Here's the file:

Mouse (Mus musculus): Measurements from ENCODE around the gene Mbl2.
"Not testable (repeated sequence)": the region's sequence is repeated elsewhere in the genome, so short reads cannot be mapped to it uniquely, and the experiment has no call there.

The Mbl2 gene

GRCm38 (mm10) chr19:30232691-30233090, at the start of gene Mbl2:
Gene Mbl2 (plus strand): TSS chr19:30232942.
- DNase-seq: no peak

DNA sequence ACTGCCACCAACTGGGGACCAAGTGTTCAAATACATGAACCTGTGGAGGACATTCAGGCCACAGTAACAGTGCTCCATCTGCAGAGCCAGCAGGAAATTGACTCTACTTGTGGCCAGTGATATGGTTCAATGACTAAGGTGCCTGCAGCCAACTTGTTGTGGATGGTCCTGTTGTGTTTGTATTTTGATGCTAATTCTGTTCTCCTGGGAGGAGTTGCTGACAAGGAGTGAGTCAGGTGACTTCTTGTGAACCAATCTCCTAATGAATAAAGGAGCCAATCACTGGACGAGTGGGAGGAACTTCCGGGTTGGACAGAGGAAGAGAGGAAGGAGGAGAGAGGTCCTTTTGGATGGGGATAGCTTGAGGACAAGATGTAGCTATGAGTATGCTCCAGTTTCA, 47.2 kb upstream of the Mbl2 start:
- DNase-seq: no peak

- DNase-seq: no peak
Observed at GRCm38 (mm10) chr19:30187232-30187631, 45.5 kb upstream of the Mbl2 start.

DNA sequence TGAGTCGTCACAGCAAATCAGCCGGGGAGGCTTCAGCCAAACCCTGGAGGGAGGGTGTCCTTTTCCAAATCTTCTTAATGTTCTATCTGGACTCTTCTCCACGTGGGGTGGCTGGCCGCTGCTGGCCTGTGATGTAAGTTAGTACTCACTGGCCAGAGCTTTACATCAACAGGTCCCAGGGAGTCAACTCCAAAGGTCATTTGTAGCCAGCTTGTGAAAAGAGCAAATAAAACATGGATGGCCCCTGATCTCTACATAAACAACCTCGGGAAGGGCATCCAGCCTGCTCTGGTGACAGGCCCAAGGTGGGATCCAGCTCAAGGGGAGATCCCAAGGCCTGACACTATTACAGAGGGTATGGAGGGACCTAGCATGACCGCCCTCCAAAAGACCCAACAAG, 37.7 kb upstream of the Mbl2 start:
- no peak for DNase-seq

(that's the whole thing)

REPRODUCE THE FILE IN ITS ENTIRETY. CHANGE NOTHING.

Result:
Mouse (Mus musculus): Measurements from ENCODE around the gene Mbl2.
"Not testable (repeated sequence)": the region's sequence is repeated elsewhere in the genome, so short reads cannot be mapped to it uniquely, and the experiment has no call there.

The Mbl2 gene

GRCm38 (mm10) chr19:30232691-30233090, at the start of gene Mbl2:
Gene Mbl2 (plus strand): TSS chr19:30232942.
- DNase-seq: no peak

DNA sequence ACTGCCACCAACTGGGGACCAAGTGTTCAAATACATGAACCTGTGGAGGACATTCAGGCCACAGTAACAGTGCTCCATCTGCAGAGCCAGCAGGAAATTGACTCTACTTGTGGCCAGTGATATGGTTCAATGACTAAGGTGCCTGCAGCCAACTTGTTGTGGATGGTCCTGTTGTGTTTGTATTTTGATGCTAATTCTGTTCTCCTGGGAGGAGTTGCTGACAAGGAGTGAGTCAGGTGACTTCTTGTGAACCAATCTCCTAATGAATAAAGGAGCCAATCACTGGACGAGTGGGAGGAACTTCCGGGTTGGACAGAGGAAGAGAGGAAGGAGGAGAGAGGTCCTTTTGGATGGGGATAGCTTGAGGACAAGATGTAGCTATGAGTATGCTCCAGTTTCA, 47.2 kb upstream of the Mbl2 start:
- DNase-seq: no peak

- DNase-seq: no peak
Observed at GRCm38 (mm10) chr19:30187232-30187631, 45.5 kb upstream of the Mbl2 start.

DNA sequence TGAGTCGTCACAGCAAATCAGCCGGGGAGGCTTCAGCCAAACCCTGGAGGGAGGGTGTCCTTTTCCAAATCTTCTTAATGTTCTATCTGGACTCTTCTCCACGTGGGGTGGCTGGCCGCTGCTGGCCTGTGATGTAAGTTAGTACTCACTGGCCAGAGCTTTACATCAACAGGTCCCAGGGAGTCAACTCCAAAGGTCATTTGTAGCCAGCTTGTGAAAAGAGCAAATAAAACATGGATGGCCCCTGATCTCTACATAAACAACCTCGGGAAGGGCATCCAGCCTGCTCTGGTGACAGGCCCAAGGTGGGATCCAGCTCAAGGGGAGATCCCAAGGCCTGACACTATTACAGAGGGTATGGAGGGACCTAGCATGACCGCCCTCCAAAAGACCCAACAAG, 37.7 kb upstream of the Mbl2 start:
- no peak for DNase-seq